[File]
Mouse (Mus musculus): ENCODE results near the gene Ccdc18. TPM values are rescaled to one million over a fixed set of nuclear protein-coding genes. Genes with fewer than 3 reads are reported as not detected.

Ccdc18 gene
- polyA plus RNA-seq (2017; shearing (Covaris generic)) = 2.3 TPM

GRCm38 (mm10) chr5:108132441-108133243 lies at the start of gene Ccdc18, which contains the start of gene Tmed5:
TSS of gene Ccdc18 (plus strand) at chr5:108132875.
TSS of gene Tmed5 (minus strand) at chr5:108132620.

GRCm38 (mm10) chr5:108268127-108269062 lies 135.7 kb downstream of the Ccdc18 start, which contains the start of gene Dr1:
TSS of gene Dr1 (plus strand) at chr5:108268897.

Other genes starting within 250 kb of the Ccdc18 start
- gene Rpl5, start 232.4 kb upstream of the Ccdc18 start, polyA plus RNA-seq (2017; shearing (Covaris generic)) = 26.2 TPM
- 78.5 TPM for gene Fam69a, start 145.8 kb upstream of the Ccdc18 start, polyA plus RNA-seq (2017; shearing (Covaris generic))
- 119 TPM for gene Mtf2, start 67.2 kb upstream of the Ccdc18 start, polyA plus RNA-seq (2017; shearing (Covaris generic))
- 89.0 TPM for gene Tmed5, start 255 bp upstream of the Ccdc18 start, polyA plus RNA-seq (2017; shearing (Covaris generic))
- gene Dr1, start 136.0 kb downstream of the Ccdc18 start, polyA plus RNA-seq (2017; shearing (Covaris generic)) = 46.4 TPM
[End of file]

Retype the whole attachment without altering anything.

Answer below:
Mouse (Mus musculus): ENCODE results near the gene Ccdc18. TPM values are rescaled to one million over a fixed set of nuclear protein-coding genes. Genes with fewer than 3 reads are reported as not detected.

Ccdc18 gene
- polyA plus RNA-seq (2017; shearing (Covaris generic)) = 2.3 TPM

GRCm38 (mm10) chr5:108132441-108133243 lies at the start of gene Ccdc18, which contains the start of gene Tmed5:
TSS of gene Ccdc18 (plus strand) at chr5:108132875.
TSS of gene Tmed5 (minus strand) at chr5:108132620.

GRCm38 (mm10) chr5:108268127-108269062 lies 135.7 kb downstream of the Ccdc18 start, which contains the start of gene Dr1:
TSS of gene Dr1 (plus strand) at chr5:108268897.

Other genes starting within 250 kb of the Ccdc18 start
- gene Rpl5, start 232.4 kb upstream of the Ccdc18 start, polyA plus RNA-seq (2017; shearing (Covaris generic)) = 26.2 TPM
- 78.5 TPM for gene Fam69a, start 145.8 kb upstream of the Ccdc18 start, polyA plus RNA-seq (2017; shearing (Covaris generic))
- 119 TPM for gene Mtf2, start 67.2 kb upstream of the Ccdc18 start, polyA plus RNA-seq (2017; shearing (Covaris generic))
- 89.0 TPM for gene Tmed5, start 255 bp upstream of the Ccdc18 start, polyA plus RNA-seq (2017; shearing (Covaris generic))
- gene Dr1, start 136.0 kb downstream of the Ccdc18 start, polyA plus RNA-seq (2017; shearing (Covaris generic)) = 46.4 TPM